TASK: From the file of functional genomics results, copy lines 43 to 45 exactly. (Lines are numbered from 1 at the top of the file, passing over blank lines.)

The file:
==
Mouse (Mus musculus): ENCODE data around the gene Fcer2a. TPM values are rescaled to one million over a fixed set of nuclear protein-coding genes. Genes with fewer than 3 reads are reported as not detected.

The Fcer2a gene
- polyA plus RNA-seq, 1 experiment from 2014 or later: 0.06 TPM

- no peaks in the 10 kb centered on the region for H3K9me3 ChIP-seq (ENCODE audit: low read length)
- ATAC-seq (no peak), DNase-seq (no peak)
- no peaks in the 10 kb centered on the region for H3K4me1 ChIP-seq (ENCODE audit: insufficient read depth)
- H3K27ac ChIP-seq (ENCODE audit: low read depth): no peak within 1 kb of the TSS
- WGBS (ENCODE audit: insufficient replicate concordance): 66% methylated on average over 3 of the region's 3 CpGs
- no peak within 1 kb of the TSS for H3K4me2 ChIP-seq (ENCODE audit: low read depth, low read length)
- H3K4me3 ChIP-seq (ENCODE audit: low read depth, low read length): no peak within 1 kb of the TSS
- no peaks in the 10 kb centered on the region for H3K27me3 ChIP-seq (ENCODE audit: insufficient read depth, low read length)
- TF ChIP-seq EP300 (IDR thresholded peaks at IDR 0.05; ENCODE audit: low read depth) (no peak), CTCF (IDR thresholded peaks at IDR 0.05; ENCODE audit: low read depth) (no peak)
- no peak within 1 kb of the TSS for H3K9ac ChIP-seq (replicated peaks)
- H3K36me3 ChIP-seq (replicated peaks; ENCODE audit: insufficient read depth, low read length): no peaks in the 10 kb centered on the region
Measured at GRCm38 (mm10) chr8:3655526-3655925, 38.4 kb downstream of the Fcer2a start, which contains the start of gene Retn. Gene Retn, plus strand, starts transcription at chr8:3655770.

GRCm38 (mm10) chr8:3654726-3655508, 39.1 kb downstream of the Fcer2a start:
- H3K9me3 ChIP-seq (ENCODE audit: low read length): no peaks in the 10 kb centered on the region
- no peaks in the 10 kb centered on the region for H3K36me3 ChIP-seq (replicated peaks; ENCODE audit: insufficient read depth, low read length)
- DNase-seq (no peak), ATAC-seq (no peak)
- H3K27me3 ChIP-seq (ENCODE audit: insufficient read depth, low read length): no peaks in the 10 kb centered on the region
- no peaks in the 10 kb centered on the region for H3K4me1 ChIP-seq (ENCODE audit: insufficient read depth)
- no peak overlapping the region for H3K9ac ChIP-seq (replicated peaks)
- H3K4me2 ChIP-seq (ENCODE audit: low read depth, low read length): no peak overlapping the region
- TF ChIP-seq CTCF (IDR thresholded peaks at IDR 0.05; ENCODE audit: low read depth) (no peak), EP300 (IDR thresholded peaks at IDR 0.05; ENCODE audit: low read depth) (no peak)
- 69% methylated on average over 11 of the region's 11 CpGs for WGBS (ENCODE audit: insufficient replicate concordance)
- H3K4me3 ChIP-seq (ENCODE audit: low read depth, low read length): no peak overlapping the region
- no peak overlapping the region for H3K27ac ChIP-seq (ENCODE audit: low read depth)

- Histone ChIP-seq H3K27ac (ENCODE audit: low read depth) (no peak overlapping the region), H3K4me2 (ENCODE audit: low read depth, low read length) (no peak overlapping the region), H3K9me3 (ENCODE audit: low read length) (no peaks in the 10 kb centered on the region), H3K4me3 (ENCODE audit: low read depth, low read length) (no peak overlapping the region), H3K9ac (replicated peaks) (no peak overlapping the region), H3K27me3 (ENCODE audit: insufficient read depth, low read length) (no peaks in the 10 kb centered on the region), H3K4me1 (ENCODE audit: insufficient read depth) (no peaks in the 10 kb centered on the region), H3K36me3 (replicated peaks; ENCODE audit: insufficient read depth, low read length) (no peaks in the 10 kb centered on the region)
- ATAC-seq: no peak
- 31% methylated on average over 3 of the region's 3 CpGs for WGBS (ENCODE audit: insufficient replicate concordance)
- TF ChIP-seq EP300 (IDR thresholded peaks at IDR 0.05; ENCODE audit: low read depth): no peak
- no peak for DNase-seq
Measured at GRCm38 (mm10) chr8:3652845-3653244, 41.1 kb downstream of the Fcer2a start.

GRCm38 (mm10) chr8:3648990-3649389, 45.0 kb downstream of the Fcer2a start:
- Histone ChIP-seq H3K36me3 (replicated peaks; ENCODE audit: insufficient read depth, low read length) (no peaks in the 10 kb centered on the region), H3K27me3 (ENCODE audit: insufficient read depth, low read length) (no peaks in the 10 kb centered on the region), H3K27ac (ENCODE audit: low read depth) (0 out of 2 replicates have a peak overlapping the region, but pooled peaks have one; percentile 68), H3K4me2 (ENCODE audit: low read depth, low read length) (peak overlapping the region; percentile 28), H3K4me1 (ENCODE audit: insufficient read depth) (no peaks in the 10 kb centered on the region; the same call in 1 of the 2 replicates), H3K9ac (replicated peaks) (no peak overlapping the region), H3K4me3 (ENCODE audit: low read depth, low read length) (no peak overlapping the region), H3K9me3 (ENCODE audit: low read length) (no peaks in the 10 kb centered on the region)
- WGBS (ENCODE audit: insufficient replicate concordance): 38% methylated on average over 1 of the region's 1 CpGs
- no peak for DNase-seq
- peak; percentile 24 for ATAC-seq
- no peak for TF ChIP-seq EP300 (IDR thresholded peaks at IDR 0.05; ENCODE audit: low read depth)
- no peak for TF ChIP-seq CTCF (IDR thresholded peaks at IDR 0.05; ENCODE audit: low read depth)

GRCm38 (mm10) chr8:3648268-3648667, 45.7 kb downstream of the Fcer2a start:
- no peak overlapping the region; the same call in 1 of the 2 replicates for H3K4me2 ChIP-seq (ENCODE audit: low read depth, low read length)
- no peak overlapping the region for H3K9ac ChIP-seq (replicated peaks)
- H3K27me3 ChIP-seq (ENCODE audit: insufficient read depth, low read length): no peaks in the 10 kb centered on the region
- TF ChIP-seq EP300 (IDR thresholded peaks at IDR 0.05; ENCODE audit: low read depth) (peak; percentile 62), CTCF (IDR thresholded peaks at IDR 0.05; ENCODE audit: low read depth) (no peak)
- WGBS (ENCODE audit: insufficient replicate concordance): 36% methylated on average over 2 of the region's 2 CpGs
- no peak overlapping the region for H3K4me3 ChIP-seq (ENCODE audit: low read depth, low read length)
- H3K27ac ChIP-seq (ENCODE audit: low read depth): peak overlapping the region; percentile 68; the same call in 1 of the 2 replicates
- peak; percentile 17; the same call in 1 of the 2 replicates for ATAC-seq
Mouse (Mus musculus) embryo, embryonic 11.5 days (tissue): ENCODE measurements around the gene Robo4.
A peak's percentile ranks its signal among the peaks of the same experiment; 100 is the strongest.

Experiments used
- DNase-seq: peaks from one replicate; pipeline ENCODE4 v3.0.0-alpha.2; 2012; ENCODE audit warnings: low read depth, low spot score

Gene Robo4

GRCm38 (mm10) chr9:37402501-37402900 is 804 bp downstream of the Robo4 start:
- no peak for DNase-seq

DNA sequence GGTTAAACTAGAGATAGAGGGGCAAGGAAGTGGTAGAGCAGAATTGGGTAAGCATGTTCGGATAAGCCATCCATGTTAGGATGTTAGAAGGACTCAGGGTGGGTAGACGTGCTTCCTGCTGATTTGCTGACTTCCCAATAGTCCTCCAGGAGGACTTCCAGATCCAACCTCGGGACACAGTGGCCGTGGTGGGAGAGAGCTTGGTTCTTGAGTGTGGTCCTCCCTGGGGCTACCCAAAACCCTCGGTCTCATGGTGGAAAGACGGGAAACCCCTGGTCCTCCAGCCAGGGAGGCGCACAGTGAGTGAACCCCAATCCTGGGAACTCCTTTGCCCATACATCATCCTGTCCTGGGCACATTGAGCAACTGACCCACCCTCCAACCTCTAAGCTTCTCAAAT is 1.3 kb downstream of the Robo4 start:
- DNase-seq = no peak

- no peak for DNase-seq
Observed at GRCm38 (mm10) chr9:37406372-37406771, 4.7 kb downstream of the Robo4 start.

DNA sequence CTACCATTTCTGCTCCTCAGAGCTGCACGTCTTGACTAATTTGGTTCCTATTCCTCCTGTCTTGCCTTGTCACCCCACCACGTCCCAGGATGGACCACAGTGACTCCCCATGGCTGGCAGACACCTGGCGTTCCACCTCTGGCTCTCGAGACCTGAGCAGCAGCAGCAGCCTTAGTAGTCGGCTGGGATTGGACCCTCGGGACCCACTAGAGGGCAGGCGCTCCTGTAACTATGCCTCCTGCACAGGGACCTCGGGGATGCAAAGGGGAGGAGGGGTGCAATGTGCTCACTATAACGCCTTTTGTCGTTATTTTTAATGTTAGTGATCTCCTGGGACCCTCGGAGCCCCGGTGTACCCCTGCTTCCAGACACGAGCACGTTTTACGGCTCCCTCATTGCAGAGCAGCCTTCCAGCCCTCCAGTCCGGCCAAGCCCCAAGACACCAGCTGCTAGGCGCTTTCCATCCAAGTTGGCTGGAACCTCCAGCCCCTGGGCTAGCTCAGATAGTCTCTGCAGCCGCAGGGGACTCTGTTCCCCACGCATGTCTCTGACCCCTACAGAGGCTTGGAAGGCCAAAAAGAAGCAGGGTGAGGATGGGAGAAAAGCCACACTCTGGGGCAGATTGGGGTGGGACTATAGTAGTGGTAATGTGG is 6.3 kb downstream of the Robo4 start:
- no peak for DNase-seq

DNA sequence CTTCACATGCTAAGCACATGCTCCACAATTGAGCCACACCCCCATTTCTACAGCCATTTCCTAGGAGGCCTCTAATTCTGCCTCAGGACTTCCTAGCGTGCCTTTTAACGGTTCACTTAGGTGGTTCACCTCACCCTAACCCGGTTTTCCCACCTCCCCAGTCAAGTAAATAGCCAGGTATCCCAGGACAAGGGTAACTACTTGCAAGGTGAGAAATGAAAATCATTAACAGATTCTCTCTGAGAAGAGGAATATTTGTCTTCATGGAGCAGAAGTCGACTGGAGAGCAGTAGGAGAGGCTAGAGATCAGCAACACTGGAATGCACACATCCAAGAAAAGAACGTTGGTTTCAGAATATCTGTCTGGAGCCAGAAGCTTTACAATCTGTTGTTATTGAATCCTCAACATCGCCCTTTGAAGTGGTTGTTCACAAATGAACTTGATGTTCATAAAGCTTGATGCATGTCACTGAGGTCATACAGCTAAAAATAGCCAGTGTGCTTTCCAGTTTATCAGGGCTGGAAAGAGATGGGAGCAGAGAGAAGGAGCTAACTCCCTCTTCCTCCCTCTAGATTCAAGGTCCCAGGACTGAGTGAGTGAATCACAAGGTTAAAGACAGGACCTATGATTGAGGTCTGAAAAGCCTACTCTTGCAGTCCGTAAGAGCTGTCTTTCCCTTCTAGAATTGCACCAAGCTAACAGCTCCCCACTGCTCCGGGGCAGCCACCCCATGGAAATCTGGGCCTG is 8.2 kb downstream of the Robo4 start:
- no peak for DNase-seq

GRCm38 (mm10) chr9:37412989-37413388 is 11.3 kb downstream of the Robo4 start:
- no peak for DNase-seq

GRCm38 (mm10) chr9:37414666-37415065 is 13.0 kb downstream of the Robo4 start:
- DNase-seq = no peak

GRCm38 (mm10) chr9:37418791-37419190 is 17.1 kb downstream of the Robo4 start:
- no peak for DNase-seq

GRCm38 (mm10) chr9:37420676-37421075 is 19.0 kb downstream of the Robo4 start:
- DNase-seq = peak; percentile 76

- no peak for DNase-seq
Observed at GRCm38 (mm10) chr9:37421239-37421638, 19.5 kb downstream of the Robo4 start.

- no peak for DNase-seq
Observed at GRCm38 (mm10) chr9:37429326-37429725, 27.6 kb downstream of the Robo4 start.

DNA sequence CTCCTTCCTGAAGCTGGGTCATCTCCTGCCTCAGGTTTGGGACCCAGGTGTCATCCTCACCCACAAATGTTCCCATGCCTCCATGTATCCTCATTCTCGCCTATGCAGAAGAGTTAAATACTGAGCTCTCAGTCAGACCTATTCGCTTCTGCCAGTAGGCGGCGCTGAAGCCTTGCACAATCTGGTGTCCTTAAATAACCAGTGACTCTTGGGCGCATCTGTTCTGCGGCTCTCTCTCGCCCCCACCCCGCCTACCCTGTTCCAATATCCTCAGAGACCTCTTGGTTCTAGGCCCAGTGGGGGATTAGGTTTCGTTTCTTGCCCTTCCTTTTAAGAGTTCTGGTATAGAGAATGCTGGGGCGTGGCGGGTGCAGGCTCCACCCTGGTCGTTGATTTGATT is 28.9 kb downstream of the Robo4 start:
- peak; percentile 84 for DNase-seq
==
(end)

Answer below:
- no peak overlapping the region for H3K9ac ChIP-seq (replicated peaks)
- H3K27me3 ChIP-seq (ENCODE audit: insufficient read depth, low read length): no peaks in the 10 kb centered on the region
- TF ChIP-seq EP300 (IDR thresholded peaks at IDR 0.05; ENCODE audit: low read depth) (peak; percentile 62), CTCF (IDR thresholded peaks at IDR 0.05; ENCODE audit: low read depth) (no peak)